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Lunar Cape - Lunar Folk Tales (instrumental version) CD (album) cover


Lunar Cape


Jazz Rock/Fusion

4.04 | 8 ratings

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4 stars The second effort by the charming eccentrics of Lunar Cape exaggerates the Prog Folk whimsy of their debut album ("Just Lunatics", 2016), to a point where the Jazz Rock pigeonhole of the band's page in these Archives now seems completely wrong.

A drastic purge in the lineup, from a sextet to the current augmented trio, might have actually helped to focus their eclectic style. The instrumentation resembles a typically multi-tasked Gentle Giant recording session, but with curious detours. Translating from the Cyrillic runes of the official Lunar Cape website, Andrey Shaskov is listed as "bass guitarist, bass flutist, and storyteller"; Olga Scotland (possibly a pseudonym) plays flute, mandolin, recorder, tin whistle, and "all sorts of things"; and Roman Smirnov is given responsibility for " guitars, ocarina, and pure positive"...although I strongly suspect a Google Translation failure for that last credit.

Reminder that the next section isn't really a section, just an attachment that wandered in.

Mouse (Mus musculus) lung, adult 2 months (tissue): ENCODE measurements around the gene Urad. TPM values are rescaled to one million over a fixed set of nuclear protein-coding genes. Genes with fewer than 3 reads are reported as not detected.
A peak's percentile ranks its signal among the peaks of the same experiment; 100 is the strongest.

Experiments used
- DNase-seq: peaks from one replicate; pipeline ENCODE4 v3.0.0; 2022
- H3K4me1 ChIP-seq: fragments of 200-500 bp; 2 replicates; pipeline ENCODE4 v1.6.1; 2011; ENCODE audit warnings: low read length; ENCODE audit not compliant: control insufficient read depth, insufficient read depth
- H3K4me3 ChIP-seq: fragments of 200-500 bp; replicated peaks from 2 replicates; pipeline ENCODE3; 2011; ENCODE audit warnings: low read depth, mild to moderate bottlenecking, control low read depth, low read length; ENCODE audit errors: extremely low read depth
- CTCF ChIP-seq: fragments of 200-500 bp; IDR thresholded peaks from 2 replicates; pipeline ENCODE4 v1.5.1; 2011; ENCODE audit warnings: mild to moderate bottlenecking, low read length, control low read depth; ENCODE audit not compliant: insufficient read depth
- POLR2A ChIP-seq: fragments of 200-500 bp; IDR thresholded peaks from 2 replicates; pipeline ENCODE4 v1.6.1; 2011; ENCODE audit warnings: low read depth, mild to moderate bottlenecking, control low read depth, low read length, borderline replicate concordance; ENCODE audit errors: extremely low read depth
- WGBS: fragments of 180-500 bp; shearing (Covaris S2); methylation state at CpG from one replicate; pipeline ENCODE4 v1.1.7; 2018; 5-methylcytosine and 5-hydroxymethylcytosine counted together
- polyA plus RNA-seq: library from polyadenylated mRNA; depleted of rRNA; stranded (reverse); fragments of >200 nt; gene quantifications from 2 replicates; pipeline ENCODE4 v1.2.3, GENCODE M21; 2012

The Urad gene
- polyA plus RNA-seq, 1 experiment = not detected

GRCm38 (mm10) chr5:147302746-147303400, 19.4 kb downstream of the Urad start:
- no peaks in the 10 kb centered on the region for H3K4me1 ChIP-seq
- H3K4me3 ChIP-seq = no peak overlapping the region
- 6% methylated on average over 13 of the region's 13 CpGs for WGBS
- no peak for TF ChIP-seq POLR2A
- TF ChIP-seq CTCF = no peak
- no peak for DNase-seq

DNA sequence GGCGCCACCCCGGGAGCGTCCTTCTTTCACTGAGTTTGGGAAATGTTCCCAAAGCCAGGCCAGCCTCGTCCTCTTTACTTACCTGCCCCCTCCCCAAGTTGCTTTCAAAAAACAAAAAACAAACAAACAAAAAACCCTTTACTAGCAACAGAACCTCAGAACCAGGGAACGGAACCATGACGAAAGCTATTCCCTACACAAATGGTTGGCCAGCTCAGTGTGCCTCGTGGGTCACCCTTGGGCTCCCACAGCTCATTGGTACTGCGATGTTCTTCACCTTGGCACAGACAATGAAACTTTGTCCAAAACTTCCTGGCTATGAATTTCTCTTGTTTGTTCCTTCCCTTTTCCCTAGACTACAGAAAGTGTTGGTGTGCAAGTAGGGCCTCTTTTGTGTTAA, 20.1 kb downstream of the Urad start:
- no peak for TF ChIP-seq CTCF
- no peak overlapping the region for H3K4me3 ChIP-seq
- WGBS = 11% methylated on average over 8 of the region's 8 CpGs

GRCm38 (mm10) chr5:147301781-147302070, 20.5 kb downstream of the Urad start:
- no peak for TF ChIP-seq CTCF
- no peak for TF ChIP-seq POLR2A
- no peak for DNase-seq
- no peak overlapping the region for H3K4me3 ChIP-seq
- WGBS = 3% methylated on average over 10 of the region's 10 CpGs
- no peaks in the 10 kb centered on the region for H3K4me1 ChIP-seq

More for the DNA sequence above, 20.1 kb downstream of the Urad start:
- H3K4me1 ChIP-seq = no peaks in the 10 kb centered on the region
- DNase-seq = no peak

Drums are rare, and by invitation only. Thus the Ian Anderson-like fluting of Ms. Scotland assumes a more prominent role here, together with the washboard and mandolins giving the music its medieval peasant vigor. Rock dynamics are kept to a minimum, but they do exist: in "Greedy Cousin Leprechaun", and the exotic Jethro-Tull-in-Arabia groove of "What the Peacock is Silent About". Fans of the debut Lunar Cape album might also recognize the feline tease of "Cat Bite", recycled here as the more unplugged "Old Man Crowley and Wood Goblin".

The fanciful track titles are meant to suggest imaginary fairy tale narratives, to be further explored in upcoming separate English and Russian language editions of the album: a novel plan that I hope doesn't suffer from the inevitable redundancy. This first version is entirely instrumental, and benefits from the more universal appeal: it's hard to imagine how words could possibly improve the folk-art purity of the music alone. The project was originally conceived for children, and in their undiluted instrumental form the songs retain a lot of that childlike innocence and joy, but in a manner equally attractive to discerning young-at-heart adults.

The vocal alternatives are overdue, by the way. But don't worry: in the meantime the album is also available as a collection of 30- to 40-second ringtones, for the next time you receive a phone call from the moon.

Neu!mann | 4/5 |


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